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U.S. and E.U. officials may be willing to negotiate with China over the subsidies given to the Chinese solar industry and the dumping of panels at a loss to these companies. The New York Times is reporting that instead of tariffs -- which are in place in the U.S. and are being planned in Europe -- both regions would set caps from China and set a minimum price producers must charge in lieu of tariffs. The theory is that this would eliminate the problem of dumping (selling panels for less than what they cost) while not cutting China out altogether.
It also solves some challenges for each region. In the U.S., Chinese companies can use a process called "tolling" in Taiwan or another region to render the tariffs ineffective. So this would effectively raise the prices of Chinese solar panels in the United States.
The negotiation between Europe and China may be even more important for everyone involved. Europe is discussing a 50% or higher tariff on Chinese panels, which would take a huge bite out of a thriving domestic solar installation industry. But the tariff would also be a huge negative for Chinese manufacturers because of a loss of sales. If the E.U. and China can resolve their issues with a less onerous tariff or price increase, it could help all sides.
Who is this good for?
Until we know the details of a negotiated agreement, it's hard to tell whom a deal would be good for. We do know that historically, Yingli Green Energy (NYSE: YGE ) , Trina Solar (NYSE: TSL ) , and Canadian Solar have gotten a majority of revenue from Europe, so avoiding punitive tariffs would be advantageous for these companies.
So, there's upside in Europe versus tariffs that might be implemented as early as next month. Depending on how a deal is structured, Chinese manufacturers may end up charging higher prices, hurting sales but raising margins. This could potentially be a positive across the board, assuming manufacturers outside China don't steal too much share.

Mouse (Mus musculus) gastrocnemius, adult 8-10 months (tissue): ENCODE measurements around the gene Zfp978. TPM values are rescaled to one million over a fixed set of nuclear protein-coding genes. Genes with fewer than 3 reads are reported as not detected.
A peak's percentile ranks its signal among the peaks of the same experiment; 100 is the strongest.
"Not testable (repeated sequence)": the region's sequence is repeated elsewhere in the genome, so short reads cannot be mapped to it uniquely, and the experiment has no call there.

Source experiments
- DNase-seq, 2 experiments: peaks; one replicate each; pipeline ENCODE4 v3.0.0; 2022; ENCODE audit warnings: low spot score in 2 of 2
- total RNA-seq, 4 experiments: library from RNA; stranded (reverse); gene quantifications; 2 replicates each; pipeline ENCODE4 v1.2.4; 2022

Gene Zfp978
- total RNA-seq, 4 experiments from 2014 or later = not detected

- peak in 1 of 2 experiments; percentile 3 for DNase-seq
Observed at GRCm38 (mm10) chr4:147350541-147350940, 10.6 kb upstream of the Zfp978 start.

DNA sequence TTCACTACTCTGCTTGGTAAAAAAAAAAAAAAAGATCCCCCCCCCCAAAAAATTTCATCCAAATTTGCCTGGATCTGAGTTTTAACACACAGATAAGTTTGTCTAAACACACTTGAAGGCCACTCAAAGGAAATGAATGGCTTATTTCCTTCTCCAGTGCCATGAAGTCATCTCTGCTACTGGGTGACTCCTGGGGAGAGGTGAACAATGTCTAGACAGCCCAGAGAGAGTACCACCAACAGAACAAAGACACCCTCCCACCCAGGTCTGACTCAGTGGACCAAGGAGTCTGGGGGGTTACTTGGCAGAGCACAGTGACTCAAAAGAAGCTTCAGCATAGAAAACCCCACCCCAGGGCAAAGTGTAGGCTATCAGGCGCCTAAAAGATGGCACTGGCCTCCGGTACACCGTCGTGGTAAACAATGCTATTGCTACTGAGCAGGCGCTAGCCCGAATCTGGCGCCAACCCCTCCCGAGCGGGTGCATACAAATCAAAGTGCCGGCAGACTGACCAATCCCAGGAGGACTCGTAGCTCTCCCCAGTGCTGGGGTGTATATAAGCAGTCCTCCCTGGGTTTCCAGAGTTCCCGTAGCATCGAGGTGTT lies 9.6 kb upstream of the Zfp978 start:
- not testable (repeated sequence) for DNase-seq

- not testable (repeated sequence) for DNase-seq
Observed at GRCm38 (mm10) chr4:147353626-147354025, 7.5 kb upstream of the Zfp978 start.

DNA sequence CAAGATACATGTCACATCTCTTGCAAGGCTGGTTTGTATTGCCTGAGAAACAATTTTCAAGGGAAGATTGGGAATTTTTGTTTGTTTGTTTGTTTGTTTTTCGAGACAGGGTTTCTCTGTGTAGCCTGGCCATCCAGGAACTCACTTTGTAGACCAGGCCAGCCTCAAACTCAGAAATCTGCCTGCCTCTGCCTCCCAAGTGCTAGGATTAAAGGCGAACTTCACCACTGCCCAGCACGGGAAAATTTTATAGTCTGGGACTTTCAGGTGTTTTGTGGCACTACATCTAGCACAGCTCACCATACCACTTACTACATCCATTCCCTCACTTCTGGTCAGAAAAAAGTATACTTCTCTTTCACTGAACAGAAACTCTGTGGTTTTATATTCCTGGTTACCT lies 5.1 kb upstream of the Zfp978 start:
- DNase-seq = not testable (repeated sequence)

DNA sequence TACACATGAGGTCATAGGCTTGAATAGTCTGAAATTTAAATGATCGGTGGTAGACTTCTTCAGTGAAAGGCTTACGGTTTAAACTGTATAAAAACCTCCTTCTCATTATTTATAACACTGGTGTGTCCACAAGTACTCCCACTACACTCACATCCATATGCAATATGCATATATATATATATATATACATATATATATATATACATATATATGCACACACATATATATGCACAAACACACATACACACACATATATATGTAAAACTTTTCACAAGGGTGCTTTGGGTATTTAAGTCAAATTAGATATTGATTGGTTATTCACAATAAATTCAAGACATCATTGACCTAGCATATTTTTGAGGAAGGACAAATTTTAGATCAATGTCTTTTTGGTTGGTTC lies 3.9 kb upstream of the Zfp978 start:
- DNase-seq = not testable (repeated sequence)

Whom is this bad for?
One of the rules that needs to be considered is that the U.S. solar industry has to agree to a negotiated resolution, or the tariffs will remain in place. Depending on where you are in the industry, the currently low (or non-existent) tariff is advantageous, so a negotiated solution would harm the solar industry.
Take SolarCity (NASDAQ: SCTY ) as an example of a company that may fight a negotiated solution. The company uses Yingli and Trina modules, so higher prices from a negotiated solution would raise their costs. Most downstream channels, which benefit from low panel prices, would have a similar opinion.
But manufacturers that are trying to produce modules in the U.S. or Europe, and companies such as SunPower (NASDAQ: SPWR ) and First Solar that manufacture in Asian countries outside China would love a negotiated solution and the higher panel prices that would come with it.
Right now, your position in the industry will probably determine how you feel about the status quo, high European tariffs, or a global negotiated solution.
If a negotiated deal is reached, I see Chinese manufacturers suffering more in the U.S. than they currently do but avoiding devastation in Europe. SolarCity may have to find new suppliers for its installations if costs go up, a challenge for a company growing rapidly.
Why the pop in Chinese stocks today?
The big question today is why Chinese solar stocks are up while SunPower and SolarCity are down.
The first reason is Yingli's announcement that shipments wouldn't fall as much as anticipated. Gross margin will be 4% to 4.2%, although investors are hoping this will bring the company closer to a profit as the year goes on.
Chinese solar stocks often pop on any kernel of good news, and Yingli's numbers are decent while a deal with Europe and the U.S. could be seen as positive. I just think the market is getting ahead of itself, assuming all deals are positive for everyone involved. A more nuanced look would tell you that China faces higher prices in the U.S. and Europe, which isn't necessarily good.
On the flip side, if Chinese manufacturers are forced to sell for higher prices, this could raise margins. A negotiated deal could actually help the financials for Chinese companies, an inadvertent consequence that U.S. and European officials may not be anticipating.
A look inside First Solar
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